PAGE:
Cary District 26 Superintendent Brian Coleman also said that after “careful consideration and review,” the district would not be adopting the new standards and would continue using its existing curriculum.
“The district believes its current health and sex education curriculum is developmentally and age appropriate for our students,” Coleman said.
Fox River Grove District 3 also confirmed it would not be adopting the new curriculum. Prairie Grove District 46 sent a letter to parents July 15 stating it would not be adopting the new standards.
“We believe the new language in state law does not impact our current curriculum, which has served our community well for many years,” McTague said in a written statement. “District administrators and instructors are always mindful to review curriculum to make sure it reflects any new state standards and guidelines.”
“[S]chool districts may adapt the curriculum to the specific needs of their community as long as all instruction and materials, including any provided and/or presented by outside individuals or organizations, do not conflict with the law,” the notice said. Further details were sent to parents via the summer 2022 district newsletter. The health/sexual health curriculum for grades 6-12 were revised during the 2021-22 school year, and will be posted on the district’s website before school begins, according to the newsletter.
“The scope and sequence documents for grades K-5 personal health and safety are currently scheduled to be developed during the 2022-23 school year,” according to the newsletter.
Marengo District 165 said it would not be adopting the standards. Superintendent Lea Damisch said the district was “currently satisfied” with its curriculum.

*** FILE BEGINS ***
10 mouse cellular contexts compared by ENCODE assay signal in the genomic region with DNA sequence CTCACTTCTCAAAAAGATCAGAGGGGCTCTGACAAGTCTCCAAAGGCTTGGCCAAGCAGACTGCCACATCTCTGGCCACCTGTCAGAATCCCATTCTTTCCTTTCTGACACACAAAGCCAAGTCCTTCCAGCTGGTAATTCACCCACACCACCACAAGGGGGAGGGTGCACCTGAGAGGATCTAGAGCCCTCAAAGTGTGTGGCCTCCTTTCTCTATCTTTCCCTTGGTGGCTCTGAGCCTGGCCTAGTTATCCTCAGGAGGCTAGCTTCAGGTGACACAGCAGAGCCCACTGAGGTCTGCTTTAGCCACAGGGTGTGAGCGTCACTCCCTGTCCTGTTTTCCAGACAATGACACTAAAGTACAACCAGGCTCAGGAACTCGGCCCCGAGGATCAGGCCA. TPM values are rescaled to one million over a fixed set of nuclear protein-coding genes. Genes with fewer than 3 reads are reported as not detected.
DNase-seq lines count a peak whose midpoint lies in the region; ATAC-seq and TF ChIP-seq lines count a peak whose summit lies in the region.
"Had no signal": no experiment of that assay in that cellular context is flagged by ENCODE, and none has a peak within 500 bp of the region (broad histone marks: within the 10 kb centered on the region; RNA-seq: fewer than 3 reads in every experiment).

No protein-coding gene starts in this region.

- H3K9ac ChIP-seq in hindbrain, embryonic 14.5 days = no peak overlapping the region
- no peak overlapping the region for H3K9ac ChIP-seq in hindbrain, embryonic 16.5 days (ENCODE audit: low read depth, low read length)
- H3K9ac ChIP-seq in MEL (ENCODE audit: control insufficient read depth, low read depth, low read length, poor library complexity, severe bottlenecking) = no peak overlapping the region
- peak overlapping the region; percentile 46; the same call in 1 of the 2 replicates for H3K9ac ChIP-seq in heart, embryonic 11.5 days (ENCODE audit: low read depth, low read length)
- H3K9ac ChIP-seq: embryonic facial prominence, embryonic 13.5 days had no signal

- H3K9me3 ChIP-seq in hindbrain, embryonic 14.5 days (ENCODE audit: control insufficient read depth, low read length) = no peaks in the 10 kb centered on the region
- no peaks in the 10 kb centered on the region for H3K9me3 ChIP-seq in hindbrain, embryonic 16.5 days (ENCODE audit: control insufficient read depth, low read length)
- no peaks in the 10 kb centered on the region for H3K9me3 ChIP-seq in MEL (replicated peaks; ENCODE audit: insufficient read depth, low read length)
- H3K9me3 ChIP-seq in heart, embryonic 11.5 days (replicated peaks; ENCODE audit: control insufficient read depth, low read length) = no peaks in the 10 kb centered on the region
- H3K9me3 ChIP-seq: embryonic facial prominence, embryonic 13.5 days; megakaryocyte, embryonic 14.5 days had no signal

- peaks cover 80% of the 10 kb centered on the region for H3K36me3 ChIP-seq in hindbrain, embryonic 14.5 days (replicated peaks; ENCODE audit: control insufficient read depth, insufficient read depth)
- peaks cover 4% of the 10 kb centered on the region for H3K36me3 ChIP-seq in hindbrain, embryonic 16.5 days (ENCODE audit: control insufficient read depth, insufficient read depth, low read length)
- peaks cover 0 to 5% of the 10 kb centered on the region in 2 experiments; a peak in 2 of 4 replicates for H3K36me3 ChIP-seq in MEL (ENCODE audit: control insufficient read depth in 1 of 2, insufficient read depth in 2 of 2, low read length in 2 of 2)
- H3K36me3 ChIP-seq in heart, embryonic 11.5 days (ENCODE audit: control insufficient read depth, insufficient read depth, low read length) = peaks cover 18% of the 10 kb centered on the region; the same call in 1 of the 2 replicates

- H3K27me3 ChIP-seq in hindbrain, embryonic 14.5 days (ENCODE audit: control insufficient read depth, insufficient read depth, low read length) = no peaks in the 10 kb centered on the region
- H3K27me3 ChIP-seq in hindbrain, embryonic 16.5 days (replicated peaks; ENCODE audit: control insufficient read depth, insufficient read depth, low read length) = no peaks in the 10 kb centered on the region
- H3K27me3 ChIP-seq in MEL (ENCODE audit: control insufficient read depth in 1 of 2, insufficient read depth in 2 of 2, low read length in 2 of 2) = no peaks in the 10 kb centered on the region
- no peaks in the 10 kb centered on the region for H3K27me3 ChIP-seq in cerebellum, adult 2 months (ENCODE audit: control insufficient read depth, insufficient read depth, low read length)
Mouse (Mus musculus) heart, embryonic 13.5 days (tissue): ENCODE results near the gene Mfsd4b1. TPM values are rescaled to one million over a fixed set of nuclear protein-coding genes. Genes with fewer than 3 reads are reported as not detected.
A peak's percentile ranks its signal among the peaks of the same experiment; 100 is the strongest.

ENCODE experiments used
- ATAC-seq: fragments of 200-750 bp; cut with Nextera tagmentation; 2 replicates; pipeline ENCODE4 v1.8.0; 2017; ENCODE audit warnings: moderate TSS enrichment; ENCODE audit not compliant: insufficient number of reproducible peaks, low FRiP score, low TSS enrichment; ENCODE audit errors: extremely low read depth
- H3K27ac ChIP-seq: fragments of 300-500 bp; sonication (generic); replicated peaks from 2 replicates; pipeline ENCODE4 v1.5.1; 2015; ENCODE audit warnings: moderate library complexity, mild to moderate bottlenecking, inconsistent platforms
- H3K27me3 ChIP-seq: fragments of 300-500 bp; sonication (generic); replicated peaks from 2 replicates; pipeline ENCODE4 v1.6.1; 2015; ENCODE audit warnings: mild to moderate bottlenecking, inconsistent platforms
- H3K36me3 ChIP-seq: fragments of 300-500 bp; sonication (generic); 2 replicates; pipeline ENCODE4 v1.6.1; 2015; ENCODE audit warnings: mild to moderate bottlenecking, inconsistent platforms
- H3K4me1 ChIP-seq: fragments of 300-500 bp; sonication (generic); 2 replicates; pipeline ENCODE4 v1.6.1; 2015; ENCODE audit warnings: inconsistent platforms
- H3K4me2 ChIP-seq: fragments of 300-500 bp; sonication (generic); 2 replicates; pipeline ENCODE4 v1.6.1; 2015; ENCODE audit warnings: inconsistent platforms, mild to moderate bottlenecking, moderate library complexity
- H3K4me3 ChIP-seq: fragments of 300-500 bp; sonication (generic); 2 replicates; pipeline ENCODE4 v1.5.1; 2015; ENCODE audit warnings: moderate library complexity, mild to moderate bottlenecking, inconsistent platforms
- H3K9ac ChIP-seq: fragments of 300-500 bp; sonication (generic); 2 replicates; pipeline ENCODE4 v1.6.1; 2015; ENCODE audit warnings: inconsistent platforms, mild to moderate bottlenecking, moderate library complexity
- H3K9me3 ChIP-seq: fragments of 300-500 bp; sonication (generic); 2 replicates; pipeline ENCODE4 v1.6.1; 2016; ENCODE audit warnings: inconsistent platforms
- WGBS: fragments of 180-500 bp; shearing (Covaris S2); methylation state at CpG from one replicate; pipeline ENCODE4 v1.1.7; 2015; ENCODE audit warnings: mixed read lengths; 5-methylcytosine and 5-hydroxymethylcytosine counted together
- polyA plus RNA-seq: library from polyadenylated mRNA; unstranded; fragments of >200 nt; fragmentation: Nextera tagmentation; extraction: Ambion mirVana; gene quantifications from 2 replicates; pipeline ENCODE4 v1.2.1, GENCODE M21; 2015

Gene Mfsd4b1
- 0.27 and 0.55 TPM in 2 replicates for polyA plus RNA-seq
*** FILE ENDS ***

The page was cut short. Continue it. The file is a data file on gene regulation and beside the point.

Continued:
In Huntley District 158, communications director Alex LeMoine said the district’s current curriculum was comprehensive. While the district’s administrative team would continue to review curriculum annually, at the time they felt the current sex ed curriculum suited the needs of the community, and thus would not be changing as a result of SB 818.
Woodstock 200 officials told the Northwest Herald they would be opting out of the curriculum.
Kim Cook, a former elementary school nurse and a certified health education specialist from St. Charles, is the founder of Sex Education Alliance, an organization comprised of independent sex education professionals who work to make sex education more accessible.
Cook said adopting the NSES guidelines is “long overdue” in Illinois, as many children learn about sex from their peers.
“Despite what some politicians say, the vast majority of parents would like sex education to be taught in school,” Cook wrote in an email. “Many parents are uncomfortable talking to their kids about this part of the human experience. By teaching sex ed in school, it opens up the lines of communication between parent and child.
“The average age for accessing porn on the home computer is age 11. If parents fear schools are misinforming kids, think again. It’s happening under a parent’s unknowing eye.”
• Kane County Chronicle Editor Aimee Barrows contributed to this report.